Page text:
Rajasthan

“Namaste Memsahib”, a handsome, sparkly-eyed gentleman greets me with a warm smile, hands clasped in front of him as if in prayer. “Welcome back to India”.

Four years of absence from a country that is always calling me, it’s been far too long. Yes! I am back. I’ve travelled to India many times and still, I am enchanted and mystified by her intoxication.  An Indian friend once said to me “Everyone must come to India at least one time in their lives and I defy anyone who says they’ll never return, for she has many charms! She is a beguiling temptress, you don’t notice her creeping up on you, enveloping you in her warm embrace and before you know it, you are lost to her”.

This time around I am visiting Rajasthan. Known as the Land of the Kings, everywhere you go you hear of the Rajputs, (ruling princely tribes), and their battle-scarred heritage. Many of whom built magnificent palaces, forts and hunting lodges, several of which are now gloriously unique hotels. Rajasthan is well-known for its royal cities of Jaipur, Jodhpur and Udaipur which dominate most itineraries, the huge forts and majestic palaces an undeniable draw. The Golden Triangle encompassing, Delhi, Agra and Jaipur. However, I’m not here for the royal cities, I’m here to venture off the tourist path, to reach the rural hinterlands of this vibrant state and experience the beauty of the open countryside.

Tucked away, far from the madding crowds and cities, amid golden, sandy scrubland and patchwork fields, sits Shahpura Bagh (Bagh meaning garden). It is here that I feel I have landed in the true peace, calm and beauty of India. This is timeless Rajasthan, relatively untouched by modernity and a haven in which to submerge yourselves.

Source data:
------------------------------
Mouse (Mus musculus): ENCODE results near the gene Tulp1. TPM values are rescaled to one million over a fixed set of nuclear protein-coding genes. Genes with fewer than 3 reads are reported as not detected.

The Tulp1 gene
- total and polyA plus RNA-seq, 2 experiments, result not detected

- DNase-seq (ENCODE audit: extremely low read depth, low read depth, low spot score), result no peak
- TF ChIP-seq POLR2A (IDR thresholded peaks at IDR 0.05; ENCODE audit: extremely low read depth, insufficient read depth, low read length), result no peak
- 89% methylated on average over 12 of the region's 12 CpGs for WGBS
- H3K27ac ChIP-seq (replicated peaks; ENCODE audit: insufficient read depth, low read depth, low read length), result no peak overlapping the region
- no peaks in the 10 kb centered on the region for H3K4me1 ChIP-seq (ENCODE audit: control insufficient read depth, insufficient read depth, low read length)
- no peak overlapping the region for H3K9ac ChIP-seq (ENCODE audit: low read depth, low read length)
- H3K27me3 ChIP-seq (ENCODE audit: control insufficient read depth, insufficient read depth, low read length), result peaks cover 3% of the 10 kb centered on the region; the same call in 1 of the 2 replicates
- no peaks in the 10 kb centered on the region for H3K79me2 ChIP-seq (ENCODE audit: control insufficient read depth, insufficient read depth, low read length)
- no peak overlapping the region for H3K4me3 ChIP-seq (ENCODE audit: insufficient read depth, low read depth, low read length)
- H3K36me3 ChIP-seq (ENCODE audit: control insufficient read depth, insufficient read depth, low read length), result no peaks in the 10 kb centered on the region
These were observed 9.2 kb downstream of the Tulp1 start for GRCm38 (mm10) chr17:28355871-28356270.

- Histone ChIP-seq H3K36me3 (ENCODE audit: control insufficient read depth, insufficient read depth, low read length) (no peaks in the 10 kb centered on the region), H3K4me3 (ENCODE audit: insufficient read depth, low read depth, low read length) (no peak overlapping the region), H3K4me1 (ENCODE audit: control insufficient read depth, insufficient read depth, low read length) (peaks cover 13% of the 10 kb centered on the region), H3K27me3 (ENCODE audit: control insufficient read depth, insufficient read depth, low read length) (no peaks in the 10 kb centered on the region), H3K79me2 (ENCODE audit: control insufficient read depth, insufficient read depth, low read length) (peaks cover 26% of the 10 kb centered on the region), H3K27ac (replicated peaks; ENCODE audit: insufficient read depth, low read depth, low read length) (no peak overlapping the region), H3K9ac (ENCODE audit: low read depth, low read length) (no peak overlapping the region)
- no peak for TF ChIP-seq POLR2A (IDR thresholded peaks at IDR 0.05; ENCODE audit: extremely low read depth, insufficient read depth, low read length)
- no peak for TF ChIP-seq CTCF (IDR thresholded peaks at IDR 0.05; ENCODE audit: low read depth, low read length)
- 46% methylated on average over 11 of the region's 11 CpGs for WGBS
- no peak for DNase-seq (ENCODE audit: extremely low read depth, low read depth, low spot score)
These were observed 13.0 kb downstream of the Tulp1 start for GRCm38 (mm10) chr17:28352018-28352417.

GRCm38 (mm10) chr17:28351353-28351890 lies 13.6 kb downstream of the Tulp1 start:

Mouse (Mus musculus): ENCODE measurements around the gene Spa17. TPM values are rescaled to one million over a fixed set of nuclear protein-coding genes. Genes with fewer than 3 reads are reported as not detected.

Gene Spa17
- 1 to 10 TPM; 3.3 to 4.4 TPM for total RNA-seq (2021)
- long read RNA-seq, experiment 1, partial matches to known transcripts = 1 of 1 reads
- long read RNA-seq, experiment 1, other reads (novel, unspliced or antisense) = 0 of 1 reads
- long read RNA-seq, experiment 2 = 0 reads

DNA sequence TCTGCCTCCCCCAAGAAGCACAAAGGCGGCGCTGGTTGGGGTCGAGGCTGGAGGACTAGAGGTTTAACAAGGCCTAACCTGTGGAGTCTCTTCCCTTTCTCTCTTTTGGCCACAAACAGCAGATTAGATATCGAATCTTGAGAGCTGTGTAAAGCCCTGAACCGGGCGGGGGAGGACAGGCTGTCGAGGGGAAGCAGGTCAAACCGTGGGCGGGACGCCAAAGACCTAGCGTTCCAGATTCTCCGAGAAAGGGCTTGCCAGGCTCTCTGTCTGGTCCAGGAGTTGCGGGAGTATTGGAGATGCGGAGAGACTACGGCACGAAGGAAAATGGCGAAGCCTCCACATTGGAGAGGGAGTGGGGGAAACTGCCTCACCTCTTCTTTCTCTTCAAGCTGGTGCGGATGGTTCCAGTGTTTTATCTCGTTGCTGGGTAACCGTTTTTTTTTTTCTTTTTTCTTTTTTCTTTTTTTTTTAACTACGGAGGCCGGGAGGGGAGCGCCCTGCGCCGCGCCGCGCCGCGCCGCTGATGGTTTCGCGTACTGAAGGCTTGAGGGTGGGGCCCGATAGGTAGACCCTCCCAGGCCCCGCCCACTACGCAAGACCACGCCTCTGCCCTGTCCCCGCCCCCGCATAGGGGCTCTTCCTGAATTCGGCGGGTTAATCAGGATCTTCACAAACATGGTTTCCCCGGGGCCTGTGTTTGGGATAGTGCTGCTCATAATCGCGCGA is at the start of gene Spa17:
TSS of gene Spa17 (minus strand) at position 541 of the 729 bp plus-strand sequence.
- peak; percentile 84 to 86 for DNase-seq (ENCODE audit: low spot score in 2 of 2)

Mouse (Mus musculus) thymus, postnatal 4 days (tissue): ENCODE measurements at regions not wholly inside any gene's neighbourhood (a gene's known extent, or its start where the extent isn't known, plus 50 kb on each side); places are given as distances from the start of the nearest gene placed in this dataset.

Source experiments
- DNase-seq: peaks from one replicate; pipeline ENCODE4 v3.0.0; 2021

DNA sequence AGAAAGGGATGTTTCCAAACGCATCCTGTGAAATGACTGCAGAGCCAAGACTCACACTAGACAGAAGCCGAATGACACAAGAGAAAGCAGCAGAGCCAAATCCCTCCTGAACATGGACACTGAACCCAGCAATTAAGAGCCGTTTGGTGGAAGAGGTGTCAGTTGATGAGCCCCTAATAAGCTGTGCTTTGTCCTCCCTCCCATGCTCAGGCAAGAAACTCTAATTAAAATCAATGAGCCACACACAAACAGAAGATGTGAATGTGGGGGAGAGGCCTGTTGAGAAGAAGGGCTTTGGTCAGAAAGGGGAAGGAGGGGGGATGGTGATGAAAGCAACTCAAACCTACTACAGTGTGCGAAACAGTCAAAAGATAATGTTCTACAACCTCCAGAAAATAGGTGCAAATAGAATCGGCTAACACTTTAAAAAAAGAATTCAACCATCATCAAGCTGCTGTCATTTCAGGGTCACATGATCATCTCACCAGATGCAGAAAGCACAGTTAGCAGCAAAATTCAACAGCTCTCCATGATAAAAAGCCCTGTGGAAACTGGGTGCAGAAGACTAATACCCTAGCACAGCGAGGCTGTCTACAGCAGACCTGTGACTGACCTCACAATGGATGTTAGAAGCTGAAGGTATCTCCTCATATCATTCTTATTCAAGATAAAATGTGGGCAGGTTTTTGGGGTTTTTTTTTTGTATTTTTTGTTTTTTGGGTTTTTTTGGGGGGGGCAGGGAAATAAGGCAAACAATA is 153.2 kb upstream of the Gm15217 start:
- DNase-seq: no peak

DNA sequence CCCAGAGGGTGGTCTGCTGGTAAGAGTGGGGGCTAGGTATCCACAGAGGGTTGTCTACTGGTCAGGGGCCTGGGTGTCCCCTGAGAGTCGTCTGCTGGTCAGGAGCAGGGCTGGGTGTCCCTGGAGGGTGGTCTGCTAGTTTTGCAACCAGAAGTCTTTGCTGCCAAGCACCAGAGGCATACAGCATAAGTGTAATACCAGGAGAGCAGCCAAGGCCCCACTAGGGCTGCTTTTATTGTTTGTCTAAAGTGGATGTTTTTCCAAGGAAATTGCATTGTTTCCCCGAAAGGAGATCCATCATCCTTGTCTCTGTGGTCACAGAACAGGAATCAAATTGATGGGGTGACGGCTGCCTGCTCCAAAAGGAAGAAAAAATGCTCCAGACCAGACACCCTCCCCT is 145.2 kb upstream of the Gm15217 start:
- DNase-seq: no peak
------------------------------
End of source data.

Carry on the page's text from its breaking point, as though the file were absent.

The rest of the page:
Shahpura Bagh is the historic residence of the rulers of Shahpura, the family still very much at home. Now run immaculately as a warm and welcoming boutique hotel with only nine luxury suites, set in vast gardens filled with mature trees of Neema, Ashoka, Peepal and Mango and adjacent to a fishing lake. There are walking trails, hammocks and charpoys located at scenic spots to relax, read, or watch the birds, and a superb swimming pool surrounded by large comfy day beds. The highlight of any visit to the Shahpura area is a visit to the village and a to climb Dhikhola Fort. In the early evening light, the sun setting, standing at the top of the fort ramparts, you can hear village life floating upwards, birds swoop close by, calling out before heading to their nests, the air is soft and warm against your skin.  This is rural India at its very best.

It confirmed to me, once again,  the importance of leaving the city behind when in India. One cannot deny that the cities are noisy and chaotic here, there is the very apparent squalor, created by the burgeoning population (1.3 billion). Initially, it can feel like an assault on the senses and although fascinating, it is essential to reach out towards the countryside, as it is here that India will begin to envelope you.

The city chaos fades and the true beauty of this incredibly diverse country shines through. India offers something that is rare to find, the power to awaken your soul. You begin to see the beauty everywhere.

From the way the light plays on the wings of the green bee-eaters, the sound of birdsong and peacock’s calling early in the morning, the green of the Khejri Tree against the dry, sand coloured earth. Bright coloured saris adorn women who walk elegantly on their way. Long warm days and majestic, shimmering sunsets.  The quality of the early morning light, playing through the branches of the Banyan trees,  aside lakes teeming with birdlife. The handsome, proud faces of men with glistening moustaches, orange turbans and twinkling eyes. The village children who run free, laughing, welcoming, eager to be near you, to shake your hand. Just for a moment, time stands still, and you feel your soul soaring, your heart is full.